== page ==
The primary tenet of Wii Fit is balance. Your center of balance, the point between your left and right sides when you stand upright, has a lot to do with your health. Those without an even center of balance will be unnaturally compensating for this imbalance, which causes their posture to become misaligned, increasing the possibility of putting unnecessary strain on their bodies. This is where the Wii Balance Board comes in.Similar in appearance to a step aerobics board, the Wii Balance Board is much, much more. Easily capable of supporting weights up to a maximum of 300 pounds, it is sturdy and precise, able to measure weight and register pressure accurately when placed on a variety of flat surfaces. This advanced level of sensitivity allows for both the wide range of activities found in the Wii Fit software as well as the board's amazing ability recognize individual players by their weight alone.Getting Started: Create a Profile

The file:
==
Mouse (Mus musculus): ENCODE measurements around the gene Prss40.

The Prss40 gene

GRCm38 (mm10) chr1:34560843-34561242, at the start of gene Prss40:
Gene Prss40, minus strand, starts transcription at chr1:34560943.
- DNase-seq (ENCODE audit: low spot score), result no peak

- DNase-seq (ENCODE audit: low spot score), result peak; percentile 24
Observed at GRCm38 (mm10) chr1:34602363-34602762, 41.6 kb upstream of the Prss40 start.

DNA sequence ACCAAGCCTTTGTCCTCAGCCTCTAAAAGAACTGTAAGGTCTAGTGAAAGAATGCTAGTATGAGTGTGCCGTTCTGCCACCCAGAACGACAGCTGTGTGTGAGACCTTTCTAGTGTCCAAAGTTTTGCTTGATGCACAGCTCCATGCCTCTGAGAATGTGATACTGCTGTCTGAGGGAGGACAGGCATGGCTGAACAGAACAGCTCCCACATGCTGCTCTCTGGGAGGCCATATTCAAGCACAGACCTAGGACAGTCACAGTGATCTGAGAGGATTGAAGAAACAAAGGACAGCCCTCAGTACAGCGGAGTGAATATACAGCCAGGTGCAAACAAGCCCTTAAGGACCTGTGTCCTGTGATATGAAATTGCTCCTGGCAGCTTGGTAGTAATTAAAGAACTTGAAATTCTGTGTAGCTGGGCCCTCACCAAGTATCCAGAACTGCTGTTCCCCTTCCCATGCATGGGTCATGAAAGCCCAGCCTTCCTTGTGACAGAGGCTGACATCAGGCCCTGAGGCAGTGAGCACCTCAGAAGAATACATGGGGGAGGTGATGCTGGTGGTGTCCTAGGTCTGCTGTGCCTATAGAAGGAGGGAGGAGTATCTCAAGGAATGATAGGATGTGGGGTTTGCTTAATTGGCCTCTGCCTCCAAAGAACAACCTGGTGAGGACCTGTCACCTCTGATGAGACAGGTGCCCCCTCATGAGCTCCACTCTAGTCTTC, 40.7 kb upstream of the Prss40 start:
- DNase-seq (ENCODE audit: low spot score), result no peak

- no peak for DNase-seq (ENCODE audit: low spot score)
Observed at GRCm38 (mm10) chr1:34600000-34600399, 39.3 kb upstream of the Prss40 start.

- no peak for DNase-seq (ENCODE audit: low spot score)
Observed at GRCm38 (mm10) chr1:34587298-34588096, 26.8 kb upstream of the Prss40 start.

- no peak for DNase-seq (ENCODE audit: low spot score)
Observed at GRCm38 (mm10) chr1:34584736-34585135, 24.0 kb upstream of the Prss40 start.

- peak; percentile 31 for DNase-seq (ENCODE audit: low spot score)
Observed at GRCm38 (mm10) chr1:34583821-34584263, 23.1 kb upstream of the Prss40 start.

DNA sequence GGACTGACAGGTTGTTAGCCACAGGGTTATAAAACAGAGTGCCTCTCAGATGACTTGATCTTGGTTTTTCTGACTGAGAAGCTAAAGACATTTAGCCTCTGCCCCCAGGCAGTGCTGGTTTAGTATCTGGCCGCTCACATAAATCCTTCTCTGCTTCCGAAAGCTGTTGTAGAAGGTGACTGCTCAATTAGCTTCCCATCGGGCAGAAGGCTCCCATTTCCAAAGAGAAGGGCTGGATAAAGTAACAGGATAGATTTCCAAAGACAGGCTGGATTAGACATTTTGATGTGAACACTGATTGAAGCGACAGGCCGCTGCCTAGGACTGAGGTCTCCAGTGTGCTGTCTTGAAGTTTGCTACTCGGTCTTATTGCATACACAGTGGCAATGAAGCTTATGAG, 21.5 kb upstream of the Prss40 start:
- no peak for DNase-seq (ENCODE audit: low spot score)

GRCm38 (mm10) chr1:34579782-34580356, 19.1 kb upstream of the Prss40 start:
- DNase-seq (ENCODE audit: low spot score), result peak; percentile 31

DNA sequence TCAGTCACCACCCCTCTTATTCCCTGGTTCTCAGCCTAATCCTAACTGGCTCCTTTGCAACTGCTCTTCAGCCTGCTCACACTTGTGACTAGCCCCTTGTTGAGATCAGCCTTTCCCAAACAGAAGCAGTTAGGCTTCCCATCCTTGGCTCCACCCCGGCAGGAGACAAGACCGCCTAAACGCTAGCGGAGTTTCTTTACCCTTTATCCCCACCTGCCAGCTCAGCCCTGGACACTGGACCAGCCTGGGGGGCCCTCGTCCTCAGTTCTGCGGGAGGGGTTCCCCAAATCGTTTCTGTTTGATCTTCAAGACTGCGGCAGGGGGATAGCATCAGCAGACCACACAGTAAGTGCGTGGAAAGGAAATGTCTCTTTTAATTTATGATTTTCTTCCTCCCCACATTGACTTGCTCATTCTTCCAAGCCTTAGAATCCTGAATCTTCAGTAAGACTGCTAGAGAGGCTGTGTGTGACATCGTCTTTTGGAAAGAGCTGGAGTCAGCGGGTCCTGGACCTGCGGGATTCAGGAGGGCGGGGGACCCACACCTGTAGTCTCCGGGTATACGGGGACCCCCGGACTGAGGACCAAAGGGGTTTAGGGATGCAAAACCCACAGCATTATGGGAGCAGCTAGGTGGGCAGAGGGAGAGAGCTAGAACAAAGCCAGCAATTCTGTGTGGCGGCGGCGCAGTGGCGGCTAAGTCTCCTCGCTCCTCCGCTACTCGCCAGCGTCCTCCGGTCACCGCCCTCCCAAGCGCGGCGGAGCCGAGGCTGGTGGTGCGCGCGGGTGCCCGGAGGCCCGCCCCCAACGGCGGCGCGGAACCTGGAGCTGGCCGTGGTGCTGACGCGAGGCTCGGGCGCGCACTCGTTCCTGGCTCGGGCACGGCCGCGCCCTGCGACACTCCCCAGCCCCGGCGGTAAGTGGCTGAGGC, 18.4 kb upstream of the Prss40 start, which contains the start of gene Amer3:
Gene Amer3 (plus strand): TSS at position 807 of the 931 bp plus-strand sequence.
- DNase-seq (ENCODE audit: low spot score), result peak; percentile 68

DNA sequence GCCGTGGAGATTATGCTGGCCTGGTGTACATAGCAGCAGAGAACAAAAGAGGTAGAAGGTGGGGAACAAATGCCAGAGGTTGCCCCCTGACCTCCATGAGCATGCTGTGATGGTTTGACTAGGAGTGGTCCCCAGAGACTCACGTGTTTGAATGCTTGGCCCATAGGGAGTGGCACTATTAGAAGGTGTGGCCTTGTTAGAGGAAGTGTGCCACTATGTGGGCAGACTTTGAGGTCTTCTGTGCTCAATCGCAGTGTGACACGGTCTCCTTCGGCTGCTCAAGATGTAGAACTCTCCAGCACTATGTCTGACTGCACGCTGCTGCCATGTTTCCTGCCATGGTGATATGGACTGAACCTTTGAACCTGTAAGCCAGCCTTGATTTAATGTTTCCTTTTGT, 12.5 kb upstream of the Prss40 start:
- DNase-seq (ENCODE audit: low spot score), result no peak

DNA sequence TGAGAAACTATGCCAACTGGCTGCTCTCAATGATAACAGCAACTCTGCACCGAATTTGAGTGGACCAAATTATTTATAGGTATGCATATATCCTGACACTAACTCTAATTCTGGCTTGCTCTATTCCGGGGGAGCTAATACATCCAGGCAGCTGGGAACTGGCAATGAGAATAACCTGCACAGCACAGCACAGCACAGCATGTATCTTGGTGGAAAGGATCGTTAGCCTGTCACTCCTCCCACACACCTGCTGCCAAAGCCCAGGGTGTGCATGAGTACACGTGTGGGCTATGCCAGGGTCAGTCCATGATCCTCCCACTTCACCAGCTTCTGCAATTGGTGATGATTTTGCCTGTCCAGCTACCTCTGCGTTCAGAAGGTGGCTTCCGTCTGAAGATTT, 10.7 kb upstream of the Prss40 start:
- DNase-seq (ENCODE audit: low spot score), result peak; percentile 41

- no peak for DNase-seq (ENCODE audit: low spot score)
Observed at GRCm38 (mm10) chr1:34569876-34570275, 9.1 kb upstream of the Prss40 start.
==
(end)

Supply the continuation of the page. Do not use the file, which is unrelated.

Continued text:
Before you jump into doing exercises and activities, youll start by creating a profile. This is done easily and intuitively by simply choosing a Mii, entering your height and age information, and doing a few quick tests that will serve as a baseline for your new Wii fitness regimen. These tests are:
- BMI Check: BMI, or Body Mass Index, is a measure of body fat based on height and weight that is the standard used by agencies such as the World Health Organization and the National Institute of Health. To check your BMI, youll enter your height then stand on the Wii Balance Board and let it read your weight.
- Wii Fit Age: After youve checked your BMI, youll do a basic balance test and find out your current Wii Fit Age. This basic balance test measures how well you can control your left and right balance. Based on the results, youll be assigned a Wii Fit Age.
Once you have created your profile it's time to have some fun. Wii Fit features four main categories of exercises to choose from: Strength Training, Aerobics, Yoga and Balance Games. Wii Fit will guide you through the first three with the help of your own virtual personal trainer, while the balance games offer variety and fun to help keep you engaged and excited about your fitness goals. In addition, as you spend time exercising, youll earn Fit Credits that unlock additional exercises and activities within your favorite categories that will allow you to continue to push yourself. See more detail on the four categories below: